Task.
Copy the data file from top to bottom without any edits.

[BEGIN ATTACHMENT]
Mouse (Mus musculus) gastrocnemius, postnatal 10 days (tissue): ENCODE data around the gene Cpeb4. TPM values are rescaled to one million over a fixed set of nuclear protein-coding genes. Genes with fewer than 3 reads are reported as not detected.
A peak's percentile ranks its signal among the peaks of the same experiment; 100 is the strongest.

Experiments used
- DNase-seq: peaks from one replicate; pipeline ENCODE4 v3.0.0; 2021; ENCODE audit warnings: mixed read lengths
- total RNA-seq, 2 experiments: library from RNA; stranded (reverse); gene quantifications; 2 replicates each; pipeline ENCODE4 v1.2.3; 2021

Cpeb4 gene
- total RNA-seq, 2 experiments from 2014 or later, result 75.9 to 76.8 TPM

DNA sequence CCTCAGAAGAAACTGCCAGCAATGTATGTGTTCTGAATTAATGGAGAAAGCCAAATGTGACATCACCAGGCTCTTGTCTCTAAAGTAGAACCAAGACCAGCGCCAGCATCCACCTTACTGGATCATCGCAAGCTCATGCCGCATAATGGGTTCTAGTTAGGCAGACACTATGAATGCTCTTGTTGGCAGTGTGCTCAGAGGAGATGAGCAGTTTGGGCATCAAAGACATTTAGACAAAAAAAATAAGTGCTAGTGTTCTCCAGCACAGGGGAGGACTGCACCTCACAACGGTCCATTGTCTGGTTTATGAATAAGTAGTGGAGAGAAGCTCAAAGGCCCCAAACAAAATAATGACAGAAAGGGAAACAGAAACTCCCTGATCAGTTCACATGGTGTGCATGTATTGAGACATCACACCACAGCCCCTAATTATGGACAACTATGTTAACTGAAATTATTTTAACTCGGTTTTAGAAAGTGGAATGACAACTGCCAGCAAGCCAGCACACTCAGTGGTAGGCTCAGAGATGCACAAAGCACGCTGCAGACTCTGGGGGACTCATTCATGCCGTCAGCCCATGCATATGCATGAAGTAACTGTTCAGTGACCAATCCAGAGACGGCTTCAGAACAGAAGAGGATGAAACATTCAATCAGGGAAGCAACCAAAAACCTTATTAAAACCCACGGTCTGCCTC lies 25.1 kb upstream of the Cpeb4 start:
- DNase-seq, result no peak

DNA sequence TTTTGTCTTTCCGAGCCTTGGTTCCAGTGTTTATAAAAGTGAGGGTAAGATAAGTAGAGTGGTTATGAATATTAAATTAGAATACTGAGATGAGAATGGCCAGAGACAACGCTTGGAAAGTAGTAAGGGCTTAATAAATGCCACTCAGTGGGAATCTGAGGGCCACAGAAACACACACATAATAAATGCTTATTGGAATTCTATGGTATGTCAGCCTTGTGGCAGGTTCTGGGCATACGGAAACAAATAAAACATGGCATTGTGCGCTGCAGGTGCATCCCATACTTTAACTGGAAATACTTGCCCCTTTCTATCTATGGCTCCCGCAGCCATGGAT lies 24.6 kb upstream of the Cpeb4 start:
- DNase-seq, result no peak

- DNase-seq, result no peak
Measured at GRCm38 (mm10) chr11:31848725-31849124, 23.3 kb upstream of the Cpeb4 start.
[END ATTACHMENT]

Mouse (Mus musculus) gastrocnemius, postnatal 10 days (tissue): ENCODE data around the gene Cpeb4. TPM values are rescaled to one million over a fixed set of nuclear protein-coding genes. Genes with fewer than 3 reads are reported as not detected.
A peak's percentile ranks its signal among the peaks of the same experiment; 100 is the strongest.

Experiments used
- DNase-seq: peaks from one replicate; pipeline ENCODE4 v3.0.0; 2021; ENCODE audit warnings: mixed read lengths
- total RNA-seq, 2 experiments: library from RNA; stranded (reverse); gene quantifications; 2 replicates each; pipeline ENCODE4 v1.2.3; 2021

Cpeb4 gene
- total RNA-seq, 2 experiments from 2014 or later, result 75.9 to 76.8 TPM

DNA sequence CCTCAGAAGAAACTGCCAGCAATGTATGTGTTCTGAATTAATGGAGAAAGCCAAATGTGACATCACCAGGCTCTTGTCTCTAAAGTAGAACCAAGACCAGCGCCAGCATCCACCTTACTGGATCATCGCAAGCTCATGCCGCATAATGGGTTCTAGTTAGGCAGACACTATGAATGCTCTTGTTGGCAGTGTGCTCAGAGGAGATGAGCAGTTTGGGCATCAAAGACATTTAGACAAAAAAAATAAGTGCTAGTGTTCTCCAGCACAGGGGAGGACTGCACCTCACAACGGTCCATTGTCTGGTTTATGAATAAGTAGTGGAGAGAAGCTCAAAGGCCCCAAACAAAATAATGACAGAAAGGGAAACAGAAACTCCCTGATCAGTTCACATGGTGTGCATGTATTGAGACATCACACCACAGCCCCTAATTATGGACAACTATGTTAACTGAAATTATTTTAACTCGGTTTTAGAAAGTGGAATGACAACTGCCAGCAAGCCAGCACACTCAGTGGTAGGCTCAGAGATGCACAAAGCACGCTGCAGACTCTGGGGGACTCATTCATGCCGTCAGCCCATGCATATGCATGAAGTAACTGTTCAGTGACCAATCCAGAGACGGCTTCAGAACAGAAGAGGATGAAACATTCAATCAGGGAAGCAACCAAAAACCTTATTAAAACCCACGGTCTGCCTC lies 25.1 kb upstream of the Cpeb4 start:
- DNase-seq, result no peak

DNA sequence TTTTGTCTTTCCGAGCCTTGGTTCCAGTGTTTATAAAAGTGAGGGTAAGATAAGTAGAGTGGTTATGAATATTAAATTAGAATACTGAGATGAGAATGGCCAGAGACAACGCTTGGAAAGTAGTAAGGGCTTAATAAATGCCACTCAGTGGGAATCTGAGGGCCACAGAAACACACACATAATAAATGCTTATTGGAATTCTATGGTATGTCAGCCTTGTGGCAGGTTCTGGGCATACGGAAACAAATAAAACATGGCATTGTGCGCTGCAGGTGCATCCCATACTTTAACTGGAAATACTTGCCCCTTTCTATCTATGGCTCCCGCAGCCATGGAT lies 24.6 kb upstream of the Cpeb4 start:
- DNase-seq, result no peak

- DNase-seq, result no peak
Measured at GRCm38 (mm10) chr11:31848725-31849124, 23.3 kb upstream of the Cpeb4 start.